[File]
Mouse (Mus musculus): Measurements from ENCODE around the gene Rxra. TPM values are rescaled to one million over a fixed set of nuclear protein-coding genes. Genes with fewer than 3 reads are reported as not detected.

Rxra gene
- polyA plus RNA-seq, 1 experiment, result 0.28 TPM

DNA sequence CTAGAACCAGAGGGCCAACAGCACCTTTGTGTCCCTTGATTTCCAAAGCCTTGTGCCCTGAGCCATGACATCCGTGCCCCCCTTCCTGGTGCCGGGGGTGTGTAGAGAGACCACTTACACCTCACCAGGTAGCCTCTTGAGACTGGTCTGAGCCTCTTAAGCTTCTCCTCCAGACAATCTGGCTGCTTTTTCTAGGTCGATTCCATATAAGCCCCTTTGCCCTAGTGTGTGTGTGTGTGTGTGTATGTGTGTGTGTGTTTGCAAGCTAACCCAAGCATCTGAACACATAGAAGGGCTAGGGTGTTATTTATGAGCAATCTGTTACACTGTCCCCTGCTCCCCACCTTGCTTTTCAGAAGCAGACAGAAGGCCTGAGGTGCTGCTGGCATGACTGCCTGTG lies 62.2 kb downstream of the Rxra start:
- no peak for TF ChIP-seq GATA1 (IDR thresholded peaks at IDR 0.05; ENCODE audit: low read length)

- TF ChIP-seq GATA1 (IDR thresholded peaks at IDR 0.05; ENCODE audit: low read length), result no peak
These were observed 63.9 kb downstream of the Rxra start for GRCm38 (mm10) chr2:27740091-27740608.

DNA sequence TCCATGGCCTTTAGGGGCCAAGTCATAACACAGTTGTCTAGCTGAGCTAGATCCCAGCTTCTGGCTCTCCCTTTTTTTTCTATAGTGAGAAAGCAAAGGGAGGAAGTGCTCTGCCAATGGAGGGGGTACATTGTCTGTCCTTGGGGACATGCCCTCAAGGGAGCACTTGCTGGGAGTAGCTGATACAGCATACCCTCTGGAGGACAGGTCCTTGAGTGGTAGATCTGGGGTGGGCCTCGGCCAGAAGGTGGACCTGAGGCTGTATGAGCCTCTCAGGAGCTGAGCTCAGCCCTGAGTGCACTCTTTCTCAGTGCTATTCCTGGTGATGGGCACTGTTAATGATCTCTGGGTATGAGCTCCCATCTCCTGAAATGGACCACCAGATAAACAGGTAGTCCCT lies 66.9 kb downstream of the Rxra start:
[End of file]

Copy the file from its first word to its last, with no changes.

Mouse (Mus musculus): Measurements from ENCODE around the gene Rxra. TPM values are rescaled to one million over a fixed set of nuclear protein-coding genes. Genes with fewer than 3 reads are reported as not detected.

Rxra gene
- polyA plus RNA-seq, 1 experiment, result 0.28 TPM

DNA sequence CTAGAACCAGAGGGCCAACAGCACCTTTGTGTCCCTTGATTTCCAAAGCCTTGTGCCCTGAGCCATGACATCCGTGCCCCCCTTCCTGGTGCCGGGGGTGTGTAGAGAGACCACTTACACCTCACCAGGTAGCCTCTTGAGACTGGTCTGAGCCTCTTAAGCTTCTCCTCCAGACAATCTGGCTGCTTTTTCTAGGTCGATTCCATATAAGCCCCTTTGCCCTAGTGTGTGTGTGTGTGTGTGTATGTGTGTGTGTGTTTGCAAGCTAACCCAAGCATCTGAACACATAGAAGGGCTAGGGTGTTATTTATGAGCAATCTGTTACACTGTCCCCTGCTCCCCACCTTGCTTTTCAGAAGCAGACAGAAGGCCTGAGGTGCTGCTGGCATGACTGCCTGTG lies 62.2 kb downstream of the Rxra start:
- no peak for TF ChIP-seq GATA1 (IDR thresholded peaks at IDR 0.05; ENCODE audit: low read length)

- TF ChIP-seq GATA1 (IDR thresholded peaks at IDR 0.05; ENCODE audit: low read length), result no peak
These were observed 63.9 kb downstream of the Rxra start for GRCm38 (mm10) chr2:27740091-27740608.

DNA sequence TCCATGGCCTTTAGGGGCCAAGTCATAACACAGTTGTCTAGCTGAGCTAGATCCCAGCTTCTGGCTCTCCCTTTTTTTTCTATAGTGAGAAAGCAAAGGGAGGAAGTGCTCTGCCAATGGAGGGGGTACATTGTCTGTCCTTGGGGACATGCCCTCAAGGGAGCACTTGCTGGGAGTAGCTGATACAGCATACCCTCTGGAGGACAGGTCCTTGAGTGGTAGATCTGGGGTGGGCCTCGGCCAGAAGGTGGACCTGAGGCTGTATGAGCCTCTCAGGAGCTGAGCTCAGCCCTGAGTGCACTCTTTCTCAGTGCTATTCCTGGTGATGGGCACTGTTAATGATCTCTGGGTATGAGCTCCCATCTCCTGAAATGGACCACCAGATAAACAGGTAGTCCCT lies 66.9 kb downstream of the Rxra start: